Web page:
Can diet really make you infertile? Researchers have reported that diet can cause infertility or increase the chances of getting pregnant. These are some eating habits that you should follow according to studies, if you are in the process of conceiving a child.
12 dietary tips to treat infertility
These are 12 factors that include diet, which may be intervening in problems that you may be having to conceive. Pay attention to each one and draw your own conclusions.
Diet tips to treat infertility
These are some important tips to keep in mind if you are undergoing treatment for infertility. You must take into account that one of the factors that influence the possibility of conceiving lies in the toxins to which we are exposed in the diet and in the manufacture of its packaging.
1. Drink cola soda
Men who drink at least one litre of cola a day have 30 percent lower sperm counts than men who don't drink cola.
A Danish study that produced this statistic suggests that it is the caffeine in cola that causes the drop in sperm. "However, in a Petri dish, caffeine improves sperm movement," "so don't dismiss the high fructose corn syrup found in these drinks as the possibly real culprit. First, studies show that excess sugar can lead to insulin resistance, impairing fertility. Second, powerful pesticides (including Atrazine) used in cornfields have been shown in studies to be endocrine disruptors. It was found that the number of spermatozoa of male maize farmers who work regularly with atrazine, are lower”.
2. Dairy products
Women who consume a high amount of low-fat dairy face an 85 percent higher risk of ovulatory infertility than women who eat little or no low-fat dairy.
Ovulation difficulties is a common cause of infertility. The Harvard-affiliated study that produced this statistic found this surprisingly high in women who consumed two or more servings of low-fat dairy products per day. Since previous fertility studies on milk were inconclusive.
Vegan women are one-fifth as likely to have twins as are vegetarian and omnivorous women.
Published in the Journal of Reproductive Medicine, the study that produced this statistic suggests that the difference is driven by insulin-like growth factor (IGF), a protein released by the liver in response to growth hormone. IGF levels are much lower in vegans than non-vegans. "Diets that include dairy products, especially in areas where growth hormone is given to cattle, appear to improve the chances of multiple pregnancies," the study author writes.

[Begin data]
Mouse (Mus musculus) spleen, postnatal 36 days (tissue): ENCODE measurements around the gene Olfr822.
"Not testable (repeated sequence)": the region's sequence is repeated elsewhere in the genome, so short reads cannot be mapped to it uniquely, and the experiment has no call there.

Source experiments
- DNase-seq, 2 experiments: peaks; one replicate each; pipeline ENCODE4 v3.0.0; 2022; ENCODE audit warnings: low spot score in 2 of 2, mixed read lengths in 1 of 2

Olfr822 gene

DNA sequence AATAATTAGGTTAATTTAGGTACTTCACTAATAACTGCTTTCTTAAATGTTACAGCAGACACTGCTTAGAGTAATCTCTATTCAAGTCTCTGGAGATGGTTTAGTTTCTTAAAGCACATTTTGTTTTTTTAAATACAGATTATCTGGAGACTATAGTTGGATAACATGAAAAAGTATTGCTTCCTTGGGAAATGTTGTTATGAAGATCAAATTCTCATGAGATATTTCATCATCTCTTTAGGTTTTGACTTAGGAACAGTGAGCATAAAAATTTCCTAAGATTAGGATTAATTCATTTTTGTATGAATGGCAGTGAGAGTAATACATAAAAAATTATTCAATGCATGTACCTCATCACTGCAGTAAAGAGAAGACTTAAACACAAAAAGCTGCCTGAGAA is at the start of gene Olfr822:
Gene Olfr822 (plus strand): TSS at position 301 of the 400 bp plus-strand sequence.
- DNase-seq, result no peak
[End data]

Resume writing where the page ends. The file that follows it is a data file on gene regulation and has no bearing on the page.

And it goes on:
Note: This data can generate a debate. Although dairy products are not recommended for many reasons, whether they are low in fat or not, and much less those that are from animals treated with hormones - there are also studies on this, and for that we recommend that you read our article: The dangers of dairy - with this information, you have both sides of the balance, from two studies, to assess a certain situation. You can draw your conclusions and that is why we recommend you continue investigating and forging your own criteria in this regard.
Men who eat large amounts of soy-based foods produce 32 percent less sperm per millilitre than men who do not consume soy-based foods a.
The Harvard University-based study that produced this statistic examined the effects of 15 different soy-based foods on men whose partners were trying to get pregnant. "The same reason that menopausal women find soy foods helpful because they have mild estrogenic effects is the same reason that they can be detrimental to male fertility," Lauersen says. “While including some soy-based foods in your diet will not affect most men, if a man's sperm count is low, or even below normal, soy foods could tip the balance from oestrogen / testosterone in the wrong direction and further reduce the sperm count. " We invite you to read our article: Why avoid soy, where you will know some important risk factors for health if you are a soy consumer.